During the British expedition, over 12 kilometres of river caves were explored and mapped. The Phantom Pot cave was mapped during the early stages of the expedition at an altitude of 1,045 metres. Phantom Pot was surveyed for 3.9 kilometres, over a depth of 191 metres.
In January 2016, an international team led by French caver Jean-Paul Sounier explored a gigantic black sinkhole spotted in aerial images. On a plateau along the left bank of Wunung Gorge, a black and white mark indicated a surface sinkhole with a black hole almost 100 meters wide and 100-150 metres deep.
During the ‘Black Hole’ Expedition in 2016, the team, spent four weeks surveying and mapping caves and galleries. One cave was named Wild Dog Cave after a long howl, similar to that of a wolf pierced the previous night.
In the sinkhole they initially named Dooble, the ceiling is magnificently decorated with white stalactites and streams, waterfalls, and underground lakes flow through the galleries. The discovery of the 714-metre-deep cave named as Dooble was re-named the Christian Rigaldie Cave to honour a caver who was part of the first French expedition to the Nakanai Mountains in 1980.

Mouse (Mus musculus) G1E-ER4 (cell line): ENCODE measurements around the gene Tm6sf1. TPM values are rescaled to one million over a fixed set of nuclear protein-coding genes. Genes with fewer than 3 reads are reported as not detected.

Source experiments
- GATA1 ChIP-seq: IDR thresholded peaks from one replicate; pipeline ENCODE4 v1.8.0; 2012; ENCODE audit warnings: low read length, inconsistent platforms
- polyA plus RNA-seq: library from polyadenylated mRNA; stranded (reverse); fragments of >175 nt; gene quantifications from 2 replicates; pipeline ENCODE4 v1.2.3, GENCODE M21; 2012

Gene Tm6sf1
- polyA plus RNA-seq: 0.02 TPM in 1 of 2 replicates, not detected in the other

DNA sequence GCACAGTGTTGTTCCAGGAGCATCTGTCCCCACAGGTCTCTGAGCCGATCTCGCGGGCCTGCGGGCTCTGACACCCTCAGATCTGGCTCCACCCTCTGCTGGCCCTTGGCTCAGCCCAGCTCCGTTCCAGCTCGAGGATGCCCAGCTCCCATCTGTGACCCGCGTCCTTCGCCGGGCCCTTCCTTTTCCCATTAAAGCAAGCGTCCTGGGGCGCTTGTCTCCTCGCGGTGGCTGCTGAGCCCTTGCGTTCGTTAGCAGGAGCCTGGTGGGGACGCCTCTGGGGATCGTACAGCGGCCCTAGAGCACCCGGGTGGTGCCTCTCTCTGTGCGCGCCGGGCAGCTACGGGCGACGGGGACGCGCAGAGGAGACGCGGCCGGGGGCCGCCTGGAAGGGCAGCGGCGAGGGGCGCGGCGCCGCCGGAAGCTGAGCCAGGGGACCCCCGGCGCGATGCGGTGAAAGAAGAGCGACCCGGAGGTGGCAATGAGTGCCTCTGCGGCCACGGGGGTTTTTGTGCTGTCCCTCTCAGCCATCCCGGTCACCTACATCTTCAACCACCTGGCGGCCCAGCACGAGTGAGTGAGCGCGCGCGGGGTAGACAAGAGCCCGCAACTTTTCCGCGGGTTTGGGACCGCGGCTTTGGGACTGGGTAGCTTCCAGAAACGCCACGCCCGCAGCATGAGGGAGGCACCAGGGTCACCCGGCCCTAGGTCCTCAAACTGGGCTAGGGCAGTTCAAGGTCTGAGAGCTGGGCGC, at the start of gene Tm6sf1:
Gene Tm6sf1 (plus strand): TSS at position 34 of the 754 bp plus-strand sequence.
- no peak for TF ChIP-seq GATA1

Although he never returned to Nakanai, Rigaldie contributed to the funding of several expeditions and died of illness in 2015.
At 714 metres deep the Christian Rigaldie cave now ranks as the second deepest cave in Papua New Guinea, after the Casoar (Muruk) cave network.
In 2018, the French-led team returned to explore the underground drainage system of the Christian Rigaldie Cave network, which flows deep beneath the Wunung Gorge.
The ‘Ghost Rivers’ expedition documented 16 cave chambers beneath the Nakanai Mountains.
After three weeks exploring blocked cave entrances, the team found a collection basin with fast-flowing underground rivers, exploring and charting six kilometres of networks with two major cavities more than 500 metres deep.
The biggest of these cavities, at around 580 metres deep, was named Phillipe Pato Cave (to pay homage to a former porter), the third deepest cave in Papua New Guinea.